Eugene J. Carpenter House

The Eugene J. Carpenter House, in Minneapolis, Minnesota, United States, is a house listed on the National Register of Historic Places. Its original owner, Eugene J. Carpenter, was a family member and executive of Carpenter Brothers Lumber Company, as well as vice-chairman of the Minneapolis Society of Fine Arts. The Carpenter Family was partially responsible for the implementation of the Minneapolis Institute of Arts, The Minnesota Orchestra and Orchestra Hall. Mrs. E.J. Carpenter was a prominent founder of the Minneapolis Art movement, a member of the national and well known member and contributor to the state and local Minneapolis Garden Society.

The E. J. Carpenter Family was a prominent contributing family throughout the state and nation in the arts, music and politics. Before the Carpenter family was forced to completely remodel the home due to a fire that took out much of the main and second floors as well as all of the front Victorian detailing as well as the pillars, porches and summer veranda enclosure, the style was Queen Anne Victorian style. However E.J. Carpenter wanted the home to be more in line at the time with the other homes within the Carpenter properties in Clifton Court, such as the Federal Revival Style home at 314 Clifton Avenue, which was his brothers, E.L. Carpenters' home. The property was 2 1/2 stories, and is now 3 stories with attic and a flat roof where you can take in beautiful views. E.J. Carpenter then repaired his home and increased the size and style to Georgian Variation of Colonial Revival. The primary lot is .30 Acre, and the Primary Residence is Approximately 14,000 Sq. Ft., with 12 bedrooms, and 5 bathrooms with an additional 2 bathrooms being added and another being renovated. The Carriage house is Approximately 6500 Sq. Ft., with 3 Bedrooms, 2 Bathrooms, 3 offices on Main level with 1 bathroom, 4 car garage and lower level office, work space. The attached, .29 acre, second lot was originally Mrs. Carpenter's luxurious English and European Gardens, which on many occasions was highly acclaimed and won a local and national award.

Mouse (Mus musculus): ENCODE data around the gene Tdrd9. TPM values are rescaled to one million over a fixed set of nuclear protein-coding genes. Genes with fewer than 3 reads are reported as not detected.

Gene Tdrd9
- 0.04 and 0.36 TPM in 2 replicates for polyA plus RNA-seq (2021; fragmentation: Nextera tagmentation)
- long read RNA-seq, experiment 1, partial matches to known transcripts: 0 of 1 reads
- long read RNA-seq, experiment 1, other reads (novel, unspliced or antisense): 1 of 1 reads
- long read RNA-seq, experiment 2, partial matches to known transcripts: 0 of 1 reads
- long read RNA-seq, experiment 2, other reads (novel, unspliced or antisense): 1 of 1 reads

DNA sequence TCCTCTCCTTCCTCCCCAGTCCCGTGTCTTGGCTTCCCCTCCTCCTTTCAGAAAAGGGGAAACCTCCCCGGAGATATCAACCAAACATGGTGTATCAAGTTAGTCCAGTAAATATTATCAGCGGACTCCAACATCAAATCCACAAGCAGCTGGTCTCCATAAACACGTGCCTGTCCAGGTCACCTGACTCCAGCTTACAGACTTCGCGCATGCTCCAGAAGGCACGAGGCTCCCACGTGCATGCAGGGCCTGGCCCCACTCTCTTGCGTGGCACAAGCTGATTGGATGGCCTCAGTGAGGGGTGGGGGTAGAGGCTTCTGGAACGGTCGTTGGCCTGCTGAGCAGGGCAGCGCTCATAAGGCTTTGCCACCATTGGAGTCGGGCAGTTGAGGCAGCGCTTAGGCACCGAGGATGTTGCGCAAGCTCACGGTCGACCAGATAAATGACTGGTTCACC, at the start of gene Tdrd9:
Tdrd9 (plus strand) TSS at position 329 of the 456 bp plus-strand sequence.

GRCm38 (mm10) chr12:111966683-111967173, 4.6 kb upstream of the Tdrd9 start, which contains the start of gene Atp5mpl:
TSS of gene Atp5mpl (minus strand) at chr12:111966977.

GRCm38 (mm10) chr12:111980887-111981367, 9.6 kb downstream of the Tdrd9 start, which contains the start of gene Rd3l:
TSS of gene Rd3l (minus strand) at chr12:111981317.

Today, unfortunately, it is a parking lot which the city changed for the then resident ownership to use for 20+ parking spaces in the late 1960s due to the street and parking situation.

The new owners have also been in contact with several national TV outlets to have a variety of projects completed and filmed for television.

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    “But there’s always been rich and poor, and that’s all there is to it. And us two won’t change it, either.”
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